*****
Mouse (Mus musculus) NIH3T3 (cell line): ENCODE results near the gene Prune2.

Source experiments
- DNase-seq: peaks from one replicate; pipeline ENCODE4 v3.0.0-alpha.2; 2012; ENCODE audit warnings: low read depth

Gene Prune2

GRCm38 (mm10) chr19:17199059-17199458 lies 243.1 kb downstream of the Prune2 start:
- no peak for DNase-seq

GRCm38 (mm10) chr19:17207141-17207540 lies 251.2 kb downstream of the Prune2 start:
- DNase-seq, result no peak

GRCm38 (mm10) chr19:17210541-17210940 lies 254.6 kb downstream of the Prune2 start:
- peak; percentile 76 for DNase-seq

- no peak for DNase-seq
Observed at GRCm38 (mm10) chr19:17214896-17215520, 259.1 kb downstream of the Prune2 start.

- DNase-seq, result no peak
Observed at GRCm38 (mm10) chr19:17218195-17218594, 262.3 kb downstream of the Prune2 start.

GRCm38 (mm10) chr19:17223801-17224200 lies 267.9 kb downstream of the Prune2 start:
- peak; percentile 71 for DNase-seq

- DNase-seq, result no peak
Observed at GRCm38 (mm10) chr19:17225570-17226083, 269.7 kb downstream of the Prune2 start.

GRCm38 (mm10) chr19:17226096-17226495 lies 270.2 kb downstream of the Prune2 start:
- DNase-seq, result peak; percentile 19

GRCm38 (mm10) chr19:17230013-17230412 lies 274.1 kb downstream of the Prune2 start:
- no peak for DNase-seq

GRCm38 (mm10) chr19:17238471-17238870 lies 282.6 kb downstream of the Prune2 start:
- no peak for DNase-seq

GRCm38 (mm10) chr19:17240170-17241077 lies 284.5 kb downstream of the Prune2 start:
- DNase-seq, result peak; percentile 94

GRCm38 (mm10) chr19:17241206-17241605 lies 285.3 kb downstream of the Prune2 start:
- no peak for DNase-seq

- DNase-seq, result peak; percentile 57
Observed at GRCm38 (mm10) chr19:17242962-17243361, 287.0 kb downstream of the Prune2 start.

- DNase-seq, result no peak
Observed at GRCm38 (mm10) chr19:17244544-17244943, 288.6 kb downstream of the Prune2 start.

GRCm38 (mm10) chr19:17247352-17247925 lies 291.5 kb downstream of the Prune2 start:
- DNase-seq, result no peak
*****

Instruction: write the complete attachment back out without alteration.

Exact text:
Mouse (Mus musculus) NIH3T3 (cell line): ENCODE results near the gene Prune2.

Source experiments
- DNase-seq: peaks from one replicate; pipeline ENCODE4 v3.0.0-alpha.2; 2012; ENCODE audit warnings: low read depth

Gene Prune2

GRCm38 (mm10) chr19:17199059-17199458 lies 243.1 kb downstream of the Prune2 start:
- no peak for DNase-seq

GRCm38 (mm10) chr19:17207141-17207540 lies 251.2 kb downstream of the Prune2 start:
- DNase-seq, result no peak

GRCm38 (mm10) chr19:17210541-17210940 lies 254.6 kb downstream of the Prune2 start:
- peak; percentile 76 for DNase-seq

- no peak for DNase-seq
Observed at GRCm38 (mm10) chr19:17214896-17215520, 259.1 kb downstream of the Prune2 start.

- DNase-seq, result no peak
Observed at GRCm38 (mm10) chr19:17218195-17218594, 262.3 kb downstream of the Prune2 start.

GRCm38 (mm10) chr19:17223801-17224200 lies 267.9 kb downstream of the Prune2 start:
- peak; percentile 71 for DNase-seq

- DNase-seq, result no peak
Observed at GRCm38 (mm10) chr19:17225570-17226083, 269.7 kb downstream of the Prune2 start.

GRCm38 (mm10) chr19:17226096-17226495 lies 270.2 kb downstream of the Prune2 start:
- DNase-seq, result peak; percentile 19

GRCm38 (mm10) chr19:17230013-17230412 lies 274.1 kb downstream of the Prune2 start:
- no peak for DNase-seq

GRCm38 (mm10) chr19:17238471-17238870 lies 282.6 kb downstream of the Prune2 start:
- no peak for DNase-seq

GRCm38 (mm10) chr19:17240170-17241077 lies 284.5 kb downstream of the Prune2 start:
- DNase-seq, result peak; percentile 94

GRCm38 (mm10) chr19:17241206-17241605 lies 285.3 kb downstream of the Prune2 start:
- no peak for DNase-seq

- DNase-seq, result peak; percentile 57
Observed at GRCm38 (mm10) chr19:17242962-17243361, 287.0 kb downstream of the Prune2 start.

- DNase-seq, result no peak
Observed at GRCm38 (mm10) chr19:17244544-17244943, 288.6 kb downstream of the Prune2 start.

GRCm38 (mm10) chr19:17247352-17247925 lies 291.5 kb downstream of the Prune2 start:
- DNase-seq, result no peak